Hail hailstones generic CREDIT Richard Wheeler

Image by Richard Wheeler

Large hailstones and damaging winds tore through South Australia’s Riverland region earlier this week, damaging crops in Barmera, Monash, Glossop and parts of Renmark.

Grapes, stone fruit and nuts were among the crops affected, prompting federal member for Mayo, Rebekha Sharkie, to call on the government to help South Australian fruit growers finance netting for vulnerable crops.

“I have been advocating for a dollar-for-dollar scheme for netting orchards in my electorate because the science tells us severe storms are going to become the norm rather than the exception as farmers deal with the impact of climate change,” said Sharkie.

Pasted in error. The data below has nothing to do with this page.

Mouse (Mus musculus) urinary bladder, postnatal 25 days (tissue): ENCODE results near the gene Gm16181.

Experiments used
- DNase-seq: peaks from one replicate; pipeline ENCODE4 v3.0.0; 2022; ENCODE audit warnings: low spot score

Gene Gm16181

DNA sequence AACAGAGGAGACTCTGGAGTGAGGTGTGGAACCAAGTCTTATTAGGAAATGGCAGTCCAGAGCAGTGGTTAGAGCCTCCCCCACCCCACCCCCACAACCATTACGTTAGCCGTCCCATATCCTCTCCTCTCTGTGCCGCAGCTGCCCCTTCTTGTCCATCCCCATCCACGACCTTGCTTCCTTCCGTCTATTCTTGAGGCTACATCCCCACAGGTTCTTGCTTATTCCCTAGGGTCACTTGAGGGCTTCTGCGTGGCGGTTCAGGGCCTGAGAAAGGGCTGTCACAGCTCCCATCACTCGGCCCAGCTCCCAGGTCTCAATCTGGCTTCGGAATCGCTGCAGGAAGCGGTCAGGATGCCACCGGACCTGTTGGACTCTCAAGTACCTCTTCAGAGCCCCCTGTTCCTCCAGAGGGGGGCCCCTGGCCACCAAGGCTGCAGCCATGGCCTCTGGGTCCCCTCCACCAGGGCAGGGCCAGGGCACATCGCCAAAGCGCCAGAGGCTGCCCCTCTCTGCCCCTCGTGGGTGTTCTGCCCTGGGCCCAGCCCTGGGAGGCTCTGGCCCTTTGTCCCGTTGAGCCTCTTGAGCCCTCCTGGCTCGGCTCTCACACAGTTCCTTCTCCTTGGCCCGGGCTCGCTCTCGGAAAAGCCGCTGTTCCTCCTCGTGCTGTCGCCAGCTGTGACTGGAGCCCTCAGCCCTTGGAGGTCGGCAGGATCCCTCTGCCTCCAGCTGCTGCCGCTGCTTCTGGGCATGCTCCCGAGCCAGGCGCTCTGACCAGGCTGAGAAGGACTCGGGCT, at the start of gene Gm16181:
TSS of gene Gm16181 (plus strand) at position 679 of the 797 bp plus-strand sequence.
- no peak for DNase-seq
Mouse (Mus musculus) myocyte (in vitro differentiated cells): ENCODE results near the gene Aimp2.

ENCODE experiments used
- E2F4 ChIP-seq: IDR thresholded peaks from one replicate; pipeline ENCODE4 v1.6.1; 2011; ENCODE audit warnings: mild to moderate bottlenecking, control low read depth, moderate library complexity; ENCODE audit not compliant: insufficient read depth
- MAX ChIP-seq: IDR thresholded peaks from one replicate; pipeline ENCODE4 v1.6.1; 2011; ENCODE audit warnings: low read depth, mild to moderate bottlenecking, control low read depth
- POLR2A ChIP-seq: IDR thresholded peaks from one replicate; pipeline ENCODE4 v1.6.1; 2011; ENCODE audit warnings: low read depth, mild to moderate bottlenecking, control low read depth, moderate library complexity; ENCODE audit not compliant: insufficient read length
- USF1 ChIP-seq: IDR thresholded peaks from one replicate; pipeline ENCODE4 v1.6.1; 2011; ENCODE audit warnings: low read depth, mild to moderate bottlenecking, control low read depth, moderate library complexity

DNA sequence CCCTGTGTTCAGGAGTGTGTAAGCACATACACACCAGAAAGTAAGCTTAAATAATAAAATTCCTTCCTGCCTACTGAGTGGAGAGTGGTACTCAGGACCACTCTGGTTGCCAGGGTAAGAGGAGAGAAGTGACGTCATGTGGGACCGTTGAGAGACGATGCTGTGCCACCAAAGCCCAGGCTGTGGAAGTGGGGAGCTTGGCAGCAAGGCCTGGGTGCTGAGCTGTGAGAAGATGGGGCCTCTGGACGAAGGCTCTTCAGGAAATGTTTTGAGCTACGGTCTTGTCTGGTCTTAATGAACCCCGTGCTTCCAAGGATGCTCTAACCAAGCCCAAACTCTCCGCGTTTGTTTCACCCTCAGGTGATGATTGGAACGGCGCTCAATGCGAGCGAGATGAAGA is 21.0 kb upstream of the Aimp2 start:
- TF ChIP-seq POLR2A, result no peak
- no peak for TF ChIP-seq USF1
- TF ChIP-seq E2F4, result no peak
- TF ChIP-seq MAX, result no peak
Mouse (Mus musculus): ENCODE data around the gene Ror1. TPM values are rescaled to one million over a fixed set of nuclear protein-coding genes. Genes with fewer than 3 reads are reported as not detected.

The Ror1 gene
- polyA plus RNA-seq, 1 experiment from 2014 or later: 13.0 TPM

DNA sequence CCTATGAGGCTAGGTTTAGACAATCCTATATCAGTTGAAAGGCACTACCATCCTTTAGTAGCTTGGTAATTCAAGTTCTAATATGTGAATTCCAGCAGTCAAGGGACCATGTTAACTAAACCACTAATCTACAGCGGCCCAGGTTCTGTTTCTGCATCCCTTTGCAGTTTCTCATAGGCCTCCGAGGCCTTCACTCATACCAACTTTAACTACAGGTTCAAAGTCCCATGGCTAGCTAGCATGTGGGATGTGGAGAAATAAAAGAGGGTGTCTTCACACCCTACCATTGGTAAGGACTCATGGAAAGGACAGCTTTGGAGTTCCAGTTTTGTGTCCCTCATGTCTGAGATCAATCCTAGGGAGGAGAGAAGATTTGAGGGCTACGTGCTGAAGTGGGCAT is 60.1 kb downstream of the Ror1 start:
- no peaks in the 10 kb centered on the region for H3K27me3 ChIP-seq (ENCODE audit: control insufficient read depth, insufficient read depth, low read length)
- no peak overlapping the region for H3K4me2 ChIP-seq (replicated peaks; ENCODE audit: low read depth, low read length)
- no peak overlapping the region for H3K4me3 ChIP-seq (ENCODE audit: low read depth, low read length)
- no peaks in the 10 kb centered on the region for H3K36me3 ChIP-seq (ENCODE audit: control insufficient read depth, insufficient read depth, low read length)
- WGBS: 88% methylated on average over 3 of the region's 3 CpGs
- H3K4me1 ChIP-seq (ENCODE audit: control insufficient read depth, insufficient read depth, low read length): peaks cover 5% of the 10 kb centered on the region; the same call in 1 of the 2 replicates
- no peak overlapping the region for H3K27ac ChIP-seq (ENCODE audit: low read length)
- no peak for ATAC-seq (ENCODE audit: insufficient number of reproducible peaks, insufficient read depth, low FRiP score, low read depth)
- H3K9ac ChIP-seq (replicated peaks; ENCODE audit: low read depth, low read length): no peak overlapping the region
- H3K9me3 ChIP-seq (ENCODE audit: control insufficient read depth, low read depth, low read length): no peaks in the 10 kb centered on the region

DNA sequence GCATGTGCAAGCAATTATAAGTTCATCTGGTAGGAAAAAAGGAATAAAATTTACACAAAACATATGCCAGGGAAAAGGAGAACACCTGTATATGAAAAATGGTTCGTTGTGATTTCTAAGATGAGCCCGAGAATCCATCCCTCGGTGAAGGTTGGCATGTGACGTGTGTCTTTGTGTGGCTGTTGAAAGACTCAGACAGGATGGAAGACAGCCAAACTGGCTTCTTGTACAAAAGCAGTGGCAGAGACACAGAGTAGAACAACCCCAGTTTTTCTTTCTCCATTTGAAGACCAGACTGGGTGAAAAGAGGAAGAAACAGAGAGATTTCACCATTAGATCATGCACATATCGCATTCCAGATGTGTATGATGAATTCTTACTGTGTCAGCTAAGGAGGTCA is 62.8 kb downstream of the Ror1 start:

“After multiple seasons of devastation, many growers in my community do not possess the funds necessary to make the capital investment in netting as future insurance to protect their crops.”

Sharkie noted the netting costs are often prohibitive, adding: “Costs are about A$60,000 a hectare on average… and I believe a A$10m dollar-for-dollar scheme capped at around A$300,000 per SA producer would be a hand up rather than a hand out to our farmers.”

In an interview with ABC Riverland, pecan producer Dave de Grancy said the damage has ruined their upcoming season, “Our 2020 crop is going to be a zero,” he commented.

It’s reported the storm was localised within an area of approximately two kilometres wide, with hailstones up to the size of golf-balls falling for up to four minutes.

South Australian minister for primary industries and regional development, Tim Whetstone, said primary industries and regions SA (PIRSA) staff will be assessing the damage to crops across the Riverland, with the state government committing to working with producers from the region that were affected.

A PIRSA hotline has been set up for those seeking assistance, the number is 1800 255 556.